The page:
This story is an excerpt from the book called “Meeting the challenge of Parenting in the West,” by Dr. Ekram Beshir. Her 10-year-old daughter wrote: “I just happened to be living in Ottawa, Canada, when I was faced with it [the decision to begin wearing hijab]. At the time I was a fourth grade student enjoying the freedom of a long teachers strike. While they walked the picket lines, I played in the backyard with my sisters and brainstormed over my list of ‘Eid presents. Yes, ‘Eid was coming up and my teachers were on strike. How wonderful! There’ll be so much time to decorate the house, bake the goodies, and pick the new outfits!
So when I had to choose whether or not I would wear hijab, I was surrounded by Muslim friends and themes. So I decided that I was prepared to wear hijab and meet my public school friends at the beginning of the next school year. (The expectation was that the strike would go on for the rest of this year and we would return to school next year.)
Then, to my dismay, one night before I went to sleep my sister told me that the strike was over.
“Over! No! No! No! No! That can’t be! The strike’s not over until next year! What am I going to do?”
I put on my prayer clothes and prayed Isha’. Though I said every word of Surat al-Fatiha and did every rak’ah and every sajdah, my mind was not understanding the actions or the beautiful words. After the prayer, I went to the stairway railing where I stood calling my mother. She had visitors over that night and my father and her were sitting with them in the livingroom. I don’t know how long I actually stood at the railing and whined for my mom, but it felt like forever. Finally, when she came, she found me weeping on my bed still in my prayer clothes. “Mama,” I squeaked, “the strike is over.”
“Yes I know, Sweetie,” my mother said, squeezing my hand.
“What am I going to do?” I asked my mother this question expecting her to wipe my tears and hand me the answer, but I had come to a point in my life where I had to make the major decision.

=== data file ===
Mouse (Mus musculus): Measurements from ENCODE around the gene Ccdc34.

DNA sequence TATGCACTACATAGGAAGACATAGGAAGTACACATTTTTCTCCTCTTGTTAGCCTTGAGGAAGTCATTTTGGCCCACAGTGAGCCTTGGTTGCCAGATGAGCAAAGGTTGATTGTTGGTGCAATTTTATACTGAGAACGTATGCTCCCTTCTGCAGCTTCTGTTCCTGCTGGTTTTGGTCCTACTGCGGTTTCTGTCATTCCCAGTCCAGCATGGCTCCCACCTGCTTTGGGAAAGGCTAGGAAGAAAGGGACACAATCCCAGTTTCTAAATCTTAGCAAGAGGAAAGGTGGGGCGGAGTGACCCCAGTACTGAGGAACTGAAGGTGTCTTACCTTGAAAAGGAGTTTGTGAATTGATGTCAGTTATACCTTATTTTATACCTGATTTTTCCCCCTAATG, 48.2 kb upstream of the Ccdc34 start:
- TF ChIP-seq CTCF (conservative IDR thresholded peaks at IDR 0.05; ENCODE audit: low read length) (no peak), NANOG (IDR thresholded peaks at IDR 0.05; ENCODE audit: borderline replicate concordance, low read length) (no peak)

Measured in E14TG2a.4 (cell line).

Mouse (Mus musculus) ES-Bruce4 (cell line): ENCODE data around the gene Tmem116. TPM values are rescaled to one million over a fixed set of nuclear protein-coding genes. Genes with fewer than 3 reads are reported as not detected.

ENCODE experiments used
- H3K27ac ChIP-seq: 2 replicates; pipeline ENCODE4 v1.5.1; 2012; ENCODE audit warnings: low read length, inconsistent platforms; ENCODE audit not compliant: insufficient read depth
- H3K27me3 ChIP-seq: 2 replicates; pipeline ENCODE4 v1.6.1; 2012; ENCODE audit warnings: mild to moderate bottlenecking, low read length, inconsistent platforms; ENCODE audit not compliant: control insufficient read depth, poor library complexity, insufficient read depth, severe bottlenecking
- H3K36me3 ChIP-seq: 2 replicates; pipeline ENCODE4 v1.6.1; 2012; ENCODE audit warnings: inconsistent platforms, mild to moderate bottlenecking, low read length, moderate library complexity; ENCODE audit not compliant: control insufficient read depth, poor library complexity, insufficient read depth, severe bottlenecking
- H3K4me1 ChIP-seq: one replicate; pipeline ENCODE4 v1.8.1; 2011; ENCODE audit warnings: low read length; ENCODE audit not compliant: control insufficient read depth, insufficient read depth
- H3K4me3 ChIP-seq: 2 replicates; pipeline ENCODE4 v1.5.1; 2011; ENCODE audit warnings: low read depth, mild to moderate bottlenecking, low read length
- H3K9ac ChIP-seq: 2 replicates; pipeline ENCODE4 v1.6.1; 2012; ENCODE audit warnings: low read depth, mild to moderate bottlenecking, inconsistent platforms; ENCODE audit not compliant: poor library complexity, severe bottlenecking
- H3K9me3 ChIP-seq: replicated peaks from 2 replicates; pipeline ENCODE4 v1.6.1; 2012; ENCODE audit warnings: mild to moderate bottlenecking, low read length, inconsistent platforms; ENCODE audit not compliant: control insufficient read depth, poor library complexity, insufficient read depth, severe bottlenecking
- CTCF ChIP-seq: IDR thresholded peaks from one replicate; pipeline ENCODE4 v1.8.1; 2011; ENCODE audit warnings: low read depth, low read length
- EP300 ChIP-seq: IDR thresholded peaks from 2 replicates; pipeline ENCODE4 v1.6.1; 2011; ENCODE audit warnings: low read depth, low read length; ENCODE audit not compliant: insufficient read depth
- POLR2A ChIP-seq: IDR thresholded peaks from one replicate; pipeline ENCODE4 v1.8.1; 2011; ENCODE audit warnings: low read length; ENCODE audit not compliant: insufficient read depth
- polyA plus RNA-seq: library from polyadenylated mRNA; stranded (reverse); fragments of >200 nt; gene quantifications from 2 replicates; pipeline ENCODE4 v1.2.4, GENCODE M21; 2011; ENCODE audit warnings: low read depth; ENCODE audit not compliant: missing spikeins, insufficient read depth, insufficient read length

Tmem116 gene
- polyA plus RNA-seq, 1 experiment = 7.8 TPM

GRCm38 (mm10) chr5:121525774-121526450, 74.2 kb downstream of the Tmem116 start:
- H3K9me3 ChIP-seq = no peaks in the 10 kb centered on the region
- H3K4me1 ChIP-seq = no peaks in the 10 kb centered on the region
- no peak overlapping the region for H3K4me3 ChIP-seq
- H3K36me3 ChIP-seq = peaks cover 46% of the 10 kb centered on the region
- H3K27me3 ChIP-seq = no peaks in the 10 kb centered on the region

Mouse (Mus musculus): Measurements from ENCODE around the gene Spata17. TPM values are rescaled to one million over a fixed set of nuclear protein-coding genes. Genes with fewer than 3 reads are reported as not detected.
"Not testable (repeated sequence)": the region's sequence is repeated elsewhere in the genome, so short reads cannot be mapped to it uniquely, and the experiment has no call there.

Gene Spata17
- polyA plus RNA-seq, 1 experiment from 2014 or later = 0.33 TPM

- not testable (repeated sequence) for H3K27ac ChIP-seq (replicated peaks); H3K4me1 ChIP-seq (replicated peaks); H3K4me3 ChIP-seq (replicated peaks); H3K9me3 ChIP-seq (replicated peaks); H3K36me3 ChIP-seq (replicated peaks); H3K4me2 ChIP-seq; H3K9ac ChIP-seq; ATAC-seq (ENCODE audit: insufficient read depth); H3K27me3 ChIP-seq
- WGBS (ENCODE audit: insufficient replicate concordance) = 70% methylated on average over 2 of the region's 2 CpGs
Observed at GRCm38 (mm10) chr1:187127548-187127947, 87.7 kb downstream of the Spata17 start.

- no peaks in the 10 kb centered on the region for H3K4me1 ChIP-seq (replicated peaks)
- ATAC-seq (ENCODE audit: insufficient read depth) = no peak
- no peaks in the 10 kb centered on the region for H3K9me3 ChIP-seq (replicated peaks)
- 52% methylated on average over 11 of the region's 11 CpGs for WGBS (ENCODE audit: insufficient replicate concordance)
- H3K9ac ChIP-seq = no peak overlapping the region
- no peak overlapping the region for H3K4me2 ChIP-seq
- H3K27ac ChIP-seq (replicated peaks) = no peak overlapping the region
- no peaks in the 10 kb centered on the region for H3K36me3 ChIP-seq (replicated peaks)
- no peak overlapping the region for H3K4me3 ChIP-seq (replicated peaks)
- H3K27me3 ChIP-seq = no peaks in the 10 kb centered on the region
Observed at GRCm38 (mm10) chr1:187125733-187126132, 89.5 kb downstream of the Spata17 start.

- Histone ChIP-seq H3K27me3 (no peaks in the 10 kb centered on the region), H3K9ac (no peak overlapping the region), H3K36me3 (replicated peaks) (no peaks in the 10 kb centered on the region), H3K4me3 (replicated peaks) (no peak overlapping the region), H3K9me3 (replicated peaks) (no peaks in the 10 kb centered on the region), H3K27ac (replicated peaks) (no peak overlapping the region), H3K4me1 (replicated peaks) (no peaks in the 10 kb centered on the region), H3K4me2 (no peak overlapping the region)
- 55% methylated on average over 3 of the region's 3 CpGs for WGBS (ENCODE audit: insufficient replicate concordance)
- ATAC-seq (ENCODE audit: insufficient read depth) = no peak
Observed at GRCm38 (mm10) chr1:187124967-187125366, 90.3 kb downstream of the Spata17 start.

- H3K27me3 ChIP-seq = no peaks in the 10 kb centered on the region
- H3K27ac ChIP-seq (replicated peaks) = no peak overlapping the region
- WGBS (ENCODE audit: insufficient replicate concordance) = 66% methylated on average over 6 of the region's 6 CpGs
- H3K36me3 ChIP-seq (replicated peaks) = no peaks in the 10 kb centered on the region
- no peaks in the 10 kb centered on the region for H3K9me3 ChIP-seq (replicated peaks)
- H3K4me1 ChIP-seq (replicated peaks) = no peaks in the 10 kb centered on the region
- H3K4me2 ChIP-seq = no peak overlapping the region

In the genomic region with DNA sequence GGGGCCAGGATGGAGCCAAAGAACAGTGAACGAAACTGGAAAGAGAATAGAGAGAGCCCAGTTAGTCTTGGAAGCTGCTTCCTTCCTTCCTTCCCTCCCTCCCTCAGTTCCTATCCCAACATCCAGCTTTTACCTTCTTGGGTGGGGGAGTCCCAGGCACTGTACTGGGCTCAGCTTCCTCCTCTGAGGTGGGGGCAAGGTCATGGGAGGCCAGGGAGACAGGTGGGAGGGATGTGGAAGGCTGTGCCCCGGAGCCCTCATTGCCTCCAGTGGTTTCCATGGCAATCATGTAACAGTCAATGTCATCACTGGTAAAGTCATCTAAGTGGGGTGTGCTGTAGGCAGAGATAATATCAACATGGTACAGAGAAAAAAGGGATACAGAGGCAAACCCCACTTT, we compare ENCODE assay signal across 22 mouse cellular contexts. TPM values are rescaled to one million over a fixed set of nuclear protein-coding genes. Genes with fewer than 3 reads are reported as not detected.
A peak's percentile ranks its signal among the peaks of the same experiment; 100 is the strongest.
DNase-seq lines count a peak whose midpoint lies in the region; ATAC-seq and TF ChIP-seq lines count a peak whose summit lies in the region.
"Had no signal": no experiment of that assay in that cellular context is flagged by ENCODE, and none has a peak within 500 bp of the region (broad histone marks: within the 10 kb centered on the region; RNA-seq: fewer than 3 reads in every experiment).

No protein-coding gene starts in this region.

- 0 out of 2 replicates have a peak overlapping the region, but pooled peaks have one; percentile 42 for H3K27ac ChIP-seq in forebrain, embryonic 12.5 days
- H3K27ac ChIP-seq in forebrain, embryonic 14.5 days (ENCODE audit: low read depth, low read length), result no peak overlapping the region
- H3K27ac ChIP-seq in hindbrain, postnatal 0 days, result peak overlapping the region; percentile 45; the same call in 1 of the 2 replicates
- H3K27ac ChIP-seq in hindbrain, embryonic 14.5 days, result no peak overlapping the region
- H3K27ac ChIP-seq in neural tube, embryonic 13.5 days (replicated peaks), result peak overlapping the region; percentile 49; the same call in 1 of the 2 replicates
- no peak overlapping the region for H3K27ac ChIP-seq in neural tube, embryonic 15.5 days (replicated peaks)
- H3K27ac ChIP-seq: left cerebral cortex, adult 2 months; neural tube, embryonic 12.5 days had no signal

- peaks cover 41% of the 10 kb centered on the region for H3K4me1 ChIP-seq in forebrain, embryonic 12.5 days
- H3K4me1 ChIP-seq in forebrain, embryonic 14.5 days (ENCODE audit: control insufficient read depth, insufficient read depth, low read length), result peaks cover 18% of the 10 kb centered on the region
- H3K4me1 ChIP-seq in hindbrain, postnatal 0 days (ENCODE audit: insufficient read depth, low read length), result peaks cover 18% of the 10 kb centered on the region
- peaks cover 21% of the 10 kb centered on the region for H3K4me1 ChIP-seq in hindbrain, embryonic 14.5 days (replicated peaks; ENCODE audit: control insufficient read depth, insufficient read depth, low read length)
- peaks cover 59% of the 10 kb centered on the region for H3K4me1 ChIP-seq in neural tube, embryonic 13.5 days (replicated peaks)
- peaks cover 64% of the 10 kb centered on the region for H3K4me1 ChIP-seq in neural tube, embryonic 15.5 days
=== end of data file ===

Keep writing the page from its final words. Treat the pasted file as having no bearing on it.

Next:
My mother stood by me and comforted me with warm hugs and verses from the Qur’an until my weeping became sniffling. But my mother did not carve the answer in stone and give the stone to me. Instead, she explained to me the reasons to wear hijab that my little 10-year-old mind could grasp. She explained all the benefits that I would get in this life and in the hereafter from wearing the hijab. And then she asked me what I wanted to do.
“You will be upset if I don’t wear it,” I said.
“No Sweetie, ” my mom assured me, “we won’t be upset with you.”
Many times I voiced my concern about displeasing my parents. The reason I cared so much what they thought was because they had given our relationship lots of love, care, guidance, and understanding. So I wanted to make my parents happy with me. But my mom didn’t want me to wear the hijab out of fear of my parents and so that night she reassured me time and time again that they would not be upset with me if I didnt wear it.
“What about Allah?” I asked. “Allah will be mad if I don’t wear the hijab.”
“In sha’Allah, Allah will understand if you can’t wear it right now, because you are so young and we don’t live in a Muslim country,” my mom told me. “Now you can get ready for it and when you grow a little older you can wear the hijab.”
“But Mama,” I responded. “Allah knows everything. So, if He picked me to wear the hijab now, then He knows I can. So I can do it now.”
I had spoken those words through heavy tears but nevertheless, I had spoken them.The fact that I had been the one to tell my mom I would wear the hijab and not vice versa made all the differences in the world. I had made the decision myself and that gave me more confidence when I walked out of the house the next day with my scarf on my head.
I think, I was only able to make that decision because of my parents’ support and continuous gentle advice at various stages of my life; and the fact that I had a role model with me every day, who never forced me to do anything against my wishes, but always led me by example.
When I arrived to school, my friends, who assumed I was my older sister, asked me where I was. When I pointed to myself, they said, “Oh, you’re wearing it now. Cool!” And to my surprise life went on normally. When I got home that afternoon, I gave each one of my parents a long hug. It was a thank you for their precious admonition and advice.